DUMAGUETE CITY – Coffee farmers in Negros Oriental are starting to recover from the effects of the Covid-19 pandemic with a series of training provided by the Department of Trade and Industry (DTI) in the province, an official said on Monday.
Maribel Sumanoy, focal person for the coffee cluster of DTI-Negros Oriental and DTI Region 7 (Central Visayas), told the Philippine News Agency that this year, they resumed the Coffee 101 and 102 training for the different coffee farmers’ associations and cooperatives across the province.
“These farmers are being trained on the harvesting, sorting, understanding the grading systems of coffee,” Sumanoy said.
At the same time, they receive assistance from the DTI in terms of packaging, marketing, and connecting them to the proper markets, she added.
“The Philippines is the number one importer in the world of soluble coffee, and we have to ensure that our local farmers can compete with other coffee producers in the country,” the DTI official said.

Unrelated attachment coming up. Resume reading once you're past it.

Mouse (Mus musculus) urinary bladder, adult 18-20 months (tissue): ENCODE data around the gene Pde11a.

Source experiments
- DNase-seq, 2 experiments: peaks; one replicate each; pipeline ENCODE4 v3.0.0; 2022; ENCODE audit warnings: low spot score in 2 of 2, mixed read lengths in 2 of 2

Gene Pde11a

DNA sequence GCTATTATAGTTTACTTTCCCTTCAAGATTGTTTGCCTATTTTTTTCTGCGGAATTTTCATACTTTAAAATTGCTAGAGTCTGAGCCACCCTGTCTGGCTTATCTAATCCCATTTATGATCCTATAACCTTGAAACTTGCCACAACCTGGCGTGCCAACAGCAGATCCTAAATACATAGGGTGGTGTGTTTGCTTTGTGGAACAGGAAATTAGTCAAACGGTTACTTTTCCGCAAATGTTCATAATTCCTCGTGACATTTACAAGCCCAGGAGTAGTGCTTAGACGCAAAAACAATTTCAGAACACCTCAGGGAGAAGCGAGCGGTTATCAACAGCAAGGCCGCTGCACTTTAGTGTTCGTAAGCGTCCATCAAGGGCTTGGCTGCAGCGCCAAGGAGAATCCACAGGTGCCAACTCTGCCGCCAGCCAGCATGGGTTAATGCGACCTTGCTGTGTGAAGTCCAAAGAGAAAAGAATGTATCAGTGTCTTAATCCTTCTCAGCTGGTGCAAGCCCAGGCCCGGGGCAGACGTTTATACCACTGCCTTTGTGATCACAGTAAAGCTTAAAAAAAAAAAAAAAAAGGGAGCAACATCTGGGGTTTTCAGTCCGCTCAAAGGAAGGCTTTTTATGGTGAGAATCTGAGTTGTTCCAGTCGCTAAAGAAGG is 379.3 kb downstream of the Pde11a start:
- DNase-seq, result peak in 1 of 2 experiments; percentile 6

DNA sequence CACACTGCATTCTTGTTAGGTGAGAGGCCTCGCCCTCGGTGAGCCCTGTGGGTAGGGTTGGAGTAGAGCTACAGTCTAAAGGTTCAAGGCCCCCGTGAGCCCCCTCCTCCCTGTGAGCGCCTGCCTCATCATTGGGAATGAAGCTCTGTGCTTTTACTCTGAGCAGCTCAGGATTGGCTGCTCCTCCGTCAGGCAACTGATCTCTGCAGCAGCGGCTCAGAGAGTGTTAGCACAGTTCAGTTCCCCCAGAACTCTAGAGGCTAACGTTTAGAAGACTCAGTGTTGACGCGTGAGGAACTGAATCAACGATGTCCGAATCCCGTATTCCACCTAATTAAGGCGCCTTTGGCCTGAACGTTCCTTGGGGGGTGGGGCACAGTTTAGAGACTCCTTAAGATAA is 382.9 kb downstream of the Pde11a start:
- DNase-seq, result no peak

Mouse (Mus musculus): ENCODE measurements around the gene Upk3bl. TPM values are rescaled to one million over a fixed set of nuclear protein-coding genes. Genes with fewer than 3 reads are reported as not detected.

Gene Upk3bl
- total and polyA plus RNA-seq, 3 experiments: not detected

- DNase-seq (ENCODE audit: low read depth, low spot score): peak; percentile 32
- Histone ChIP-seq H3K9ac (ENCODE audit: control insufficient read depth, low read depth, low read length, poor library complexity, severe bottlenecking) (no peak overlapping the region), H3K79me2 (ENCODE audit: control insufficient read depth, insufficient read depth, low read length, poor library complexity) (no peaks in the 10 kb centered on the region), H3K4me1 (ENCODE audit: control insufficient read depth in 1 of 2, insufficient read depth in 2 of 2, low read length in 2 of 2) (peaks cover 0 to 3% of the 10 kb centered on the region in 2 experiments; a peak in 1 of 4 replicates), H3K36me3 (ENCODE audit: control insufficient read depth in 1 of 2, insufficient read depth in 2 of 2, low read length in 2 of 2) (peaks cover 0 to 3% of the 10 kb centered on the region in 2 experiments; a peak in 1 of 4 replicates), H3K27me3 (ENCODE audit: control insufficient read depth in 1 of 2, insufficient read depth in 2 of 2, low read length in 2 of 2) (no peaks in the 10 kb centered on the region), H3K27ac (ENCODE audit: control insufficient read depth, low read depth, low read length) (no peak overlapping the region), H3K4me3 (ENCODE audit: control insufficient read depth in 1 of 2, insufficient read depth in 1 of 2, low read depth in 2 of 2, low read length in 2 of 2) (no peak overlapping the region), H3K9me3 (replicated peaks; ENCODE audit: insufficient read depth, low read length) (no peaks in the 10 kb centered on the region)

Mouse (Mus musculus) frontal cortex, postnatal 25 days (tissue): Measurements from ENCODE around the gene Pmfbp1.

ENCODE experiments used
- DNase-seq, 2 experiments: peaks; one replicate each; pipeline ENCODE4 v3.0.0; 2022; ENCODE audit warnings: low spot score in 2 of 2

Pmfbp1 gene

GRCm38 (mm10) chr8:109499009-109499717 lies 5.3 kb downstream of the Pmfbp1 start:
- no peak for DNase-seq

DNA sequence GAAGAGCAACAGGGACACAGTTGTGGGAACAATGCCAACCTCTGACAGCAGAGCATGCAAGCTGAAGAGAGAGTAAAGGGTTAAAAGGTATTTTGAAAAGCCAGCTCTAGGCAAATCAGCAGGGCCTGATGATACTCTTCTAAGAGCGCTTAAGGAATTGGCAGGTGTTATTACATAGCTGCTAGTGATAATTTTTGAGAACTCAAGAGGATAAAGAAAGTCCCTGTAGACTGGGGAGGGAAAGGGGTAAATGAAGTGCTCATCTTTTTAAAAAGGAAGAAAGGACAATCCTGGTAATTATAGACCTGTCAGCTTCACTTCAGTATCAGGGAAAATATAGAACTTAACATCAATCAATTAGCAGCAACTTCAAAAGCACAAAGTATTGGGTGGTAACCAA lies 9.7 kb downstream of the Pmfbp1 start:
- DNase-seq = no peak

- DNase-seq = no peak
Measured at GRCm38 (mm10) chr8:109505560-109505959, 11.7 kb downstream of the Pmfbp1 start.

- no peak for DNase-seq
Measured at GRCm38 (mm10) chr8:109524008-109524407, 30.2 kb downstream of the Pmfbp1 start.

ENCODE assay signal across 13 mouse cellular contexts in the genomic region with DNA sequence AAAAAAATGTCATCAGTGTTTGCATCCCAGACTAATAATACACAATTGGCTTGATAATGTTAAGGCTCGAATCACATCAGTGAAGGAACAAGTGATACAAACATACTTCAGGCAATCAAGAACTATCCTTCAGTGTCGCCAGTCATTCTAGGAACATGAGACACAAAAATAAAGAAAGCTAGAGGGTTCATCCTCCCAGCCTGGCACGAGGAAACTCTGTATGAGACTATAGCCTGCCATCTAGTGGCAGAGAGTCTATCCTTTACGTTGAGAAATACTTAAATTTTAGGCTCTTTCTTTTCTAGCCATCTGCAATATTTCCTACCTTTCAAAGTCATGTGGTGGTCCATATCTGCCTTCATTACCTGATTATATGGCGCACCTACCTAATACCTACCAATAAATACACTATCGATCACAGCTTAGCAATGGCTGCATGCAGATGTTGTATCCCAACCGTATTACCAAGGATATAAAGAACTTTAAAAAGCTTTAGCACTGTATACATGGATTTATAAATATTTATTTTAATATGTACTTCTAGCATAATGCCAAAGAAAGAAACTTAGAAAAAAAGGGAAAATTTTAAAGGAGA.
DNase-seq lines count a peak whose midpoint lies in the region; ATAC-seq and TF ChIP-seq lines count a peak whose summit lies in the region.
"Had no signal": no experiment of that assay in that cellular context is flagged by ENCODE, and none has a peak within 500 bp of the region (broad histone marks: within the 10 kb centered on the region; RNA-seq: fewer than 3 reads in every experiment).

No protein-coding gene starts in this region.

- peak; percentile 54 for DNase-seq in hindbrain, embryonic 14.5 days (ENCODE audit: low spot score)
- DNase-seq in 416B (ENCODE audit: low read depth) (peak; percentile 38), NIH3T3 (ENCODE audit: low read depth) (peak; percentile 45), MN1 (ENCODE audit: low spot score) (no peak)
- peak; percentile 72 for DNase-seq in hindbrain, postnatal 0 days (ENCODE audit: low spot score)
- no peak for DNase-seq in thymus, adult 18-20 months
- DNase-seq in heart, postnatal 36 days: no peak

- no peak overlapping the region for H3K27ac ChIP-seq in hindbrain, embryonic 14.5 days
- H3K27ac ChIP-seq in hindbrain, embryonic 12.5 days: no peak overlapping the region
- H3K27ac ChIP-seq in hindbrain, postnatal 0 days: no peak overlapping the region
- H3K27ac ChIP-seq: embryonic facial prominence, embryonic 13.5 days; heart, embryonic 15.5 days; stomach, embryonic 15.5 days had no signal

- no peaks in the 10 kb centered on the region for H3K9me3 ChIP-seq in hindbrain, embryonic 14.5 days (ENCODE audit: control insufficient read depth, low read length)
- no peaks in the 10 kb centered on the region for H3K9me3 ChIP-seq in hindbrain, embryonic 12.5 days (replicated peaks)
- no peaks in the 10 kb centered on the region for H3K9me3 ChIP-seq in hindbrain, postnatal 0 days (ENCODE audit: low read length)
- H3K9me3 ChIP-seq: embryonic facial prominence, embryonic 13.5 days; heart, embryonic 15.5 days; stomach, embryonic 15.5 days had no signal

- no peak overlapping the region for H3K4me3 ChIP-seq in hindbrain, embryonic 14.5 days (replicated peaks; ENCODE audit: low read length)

The latest training was held on Sept. 2 on Coffee 102: Defect Identification and Green Grading for the coffee farmers in Dawis, Bayawan City.
Two other lectures on Coffee 101: Right Coffee Harvesting, Sorting, and Understanding the Grading System for Nagpantao Farmers Association and for Bolocboloc Farmers Association, both in Dauin town, were held last month.
Sumanoy said there are 30 coffee farmers' associations and cooperatives in Negros Oriental.
Robusta is the more popular and dominant coffee variety in the province, although some farmers also cultivate Arabica.
Local farmers sell their coffee in different forms, such as “green beans” or unroasted, roasted, and in powder or soluble forms.
Sumanoy said there is a growing market for the coffee industry here and with the aid of the Department of Agriculture, Department of Environment and Natural Resources, and other agencies, the DTI is looking at ensuring the successful revival of the micro, small, and medium enterprises (MSMEs) engaged in the coffee business. (PNA)